In the height variance report, planning staff noted the “adjacent sites are not currently rural in nature. The height variance for the reconstruction should not affect surrounding uses,” and that the location itself “is hampered for most uses due to the adjacent major highway and on-ramp for state Route 16.”

The report recommended approval of the variance. The Hearing Examiner status of the request is marked “pending review.”

A promotional video about the new fulfillment center, posted on YouTube and Facebook in May, touts the extra storage the site will bring “to help it provide top-level customer service.”

Details from the project’s traffic impact analysis posted on the county’s online permit site shed light on how the project is shaping up.

The building’s total size is listed at 80,000 square feet, with 77,500 square feet of it to be used as an order fulfillment center, and 2,500 square feet to be used as retail, according to the report.

That use of the space makes the site allowable under the codes for a Rural Activity Zone, the result of a 2011 Hearing Examiner decision. That classification, while not allowing for warehouse/distribution by itself, does allow it in combination with office/retail space, with the warehouse/distribution portion to come in under 80,000 square feet.

The traffic impact analysis approved by the county in May lists an estimated 150 daily vehicle trips, 69 occurring during weekday evening peak hour.

According to the report, the fulfillment center at the start would have up to 60 employees, “anticipated to be staffed Monday through Friday approximately 6 a.m. to 5 p.m.”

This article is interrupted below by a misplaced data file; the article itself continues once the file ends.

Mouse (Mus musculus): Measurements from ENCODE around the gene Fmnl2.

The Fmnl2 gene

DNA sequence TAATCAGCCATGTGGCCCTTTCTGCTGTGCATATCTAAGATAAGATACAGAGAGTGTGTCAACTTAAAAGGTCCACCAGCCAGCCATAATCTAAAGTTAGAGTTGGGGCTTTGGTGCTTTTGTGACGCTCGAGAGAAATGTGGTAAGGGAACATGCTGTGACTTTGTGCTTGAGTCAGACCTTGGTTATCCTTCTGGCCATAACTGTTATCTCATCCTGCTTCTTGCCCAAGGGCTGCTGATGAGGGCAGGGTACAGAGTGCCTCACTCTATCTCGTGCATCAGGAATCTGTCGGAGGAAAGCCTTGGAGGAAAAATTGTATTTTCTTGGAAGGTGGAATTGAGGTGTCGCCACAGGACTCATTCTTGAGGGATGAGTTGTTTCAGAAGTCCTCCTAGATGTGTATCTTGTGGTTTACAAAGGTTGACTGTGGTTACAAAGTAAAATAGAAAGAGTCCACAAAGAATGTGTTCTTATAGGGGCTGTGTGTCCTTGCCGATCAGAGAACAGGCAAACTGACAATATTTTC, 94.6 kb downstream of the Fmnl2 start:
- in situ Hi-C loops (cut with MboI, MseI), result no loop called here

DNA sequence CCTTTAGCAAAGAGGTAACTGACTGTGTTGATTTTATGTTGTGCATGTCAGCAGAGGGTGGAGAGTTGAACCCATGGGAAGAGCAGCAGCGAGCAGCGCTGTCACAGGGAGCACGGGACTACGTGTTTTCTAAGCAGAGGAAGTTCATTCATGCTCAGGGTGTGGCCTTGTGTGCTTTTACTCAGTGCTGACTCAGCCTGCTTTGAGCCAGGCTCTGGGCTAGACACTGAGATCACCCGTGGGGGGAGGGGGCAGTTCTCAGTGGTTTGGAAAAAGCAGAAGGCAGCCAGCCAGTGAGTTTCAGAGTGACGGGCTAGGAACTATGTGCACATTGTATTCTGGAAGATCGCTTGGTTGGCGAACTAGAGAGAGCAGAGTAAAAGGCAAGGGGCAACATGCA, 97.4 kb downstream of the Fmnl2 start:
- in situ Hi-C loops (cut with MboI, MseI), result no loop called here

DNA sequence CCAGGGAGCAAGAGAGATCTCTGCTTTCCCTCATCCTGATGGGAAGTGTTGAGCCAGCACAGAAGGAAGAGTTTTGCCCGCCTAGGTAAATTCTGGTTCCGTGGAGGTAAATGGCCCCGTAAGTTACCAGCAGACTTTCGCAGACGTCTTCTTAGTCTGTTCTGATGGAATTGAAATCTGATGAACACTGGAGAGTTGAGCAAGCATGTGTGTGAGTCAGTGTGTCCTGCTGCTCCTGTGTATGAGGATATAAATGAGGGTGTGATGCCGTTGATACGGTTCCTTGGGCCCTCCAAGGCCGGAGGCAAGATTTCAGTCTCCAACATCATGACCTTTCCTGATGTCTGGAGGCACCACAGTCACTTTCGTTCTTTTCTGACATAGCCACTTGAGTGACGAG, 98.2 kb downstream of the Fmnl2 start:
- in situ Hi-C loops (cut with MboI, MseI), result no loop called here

Planned future automation of the center “will reduce the number of fulfillment center employees to up to 50. The horizon year for this analysis is 2024; therefore, the assumption of 60 employees is conservative.”

The on-site store is mainly “to capture customers that may drive by this facility and decide to stop to get product,” according to the traffic report. “It is not intended that this facility would be a primary retail store serving the study area,” noting its larger stores in Bremerton and Tacoma.

The report further stated: “An average of 13 trucks are anticipated per day. Given the operating hours of the facility, 6 a.m. to 5 p.m., assuming a uniform distribution of trucks over the 11 hours, it is estimated there would be up to two inbound and two outbound truck trips during the weekday PM peak hour.”

The site is accessible from eastbound state Route 16 as the last exit before the Narrows toll booths, and there is an on ramp for eastbound state Route 16 at 36th Street Northwest.

The report states: “With the half interchange at 36th Street NW, travel to and from state Route 16 would also use the interchanges to the north and south.”

Welsh said she remained concerned about the extra traffic, particularly at the Olympic exit. The Olympic/Point Fosdick area also attracted concerns about additional traffic during the relocation of Fred Meyer, which played a part in that project’s delays in 2017.

A spokesman for the county’s planning and public works department said trucks going to and from the Tacoma Screw site must stick to county arterial roads, noting that it would be up to the drivers to determine the best route.

The county did not offer a timeline as to when the project’s final review would be complete.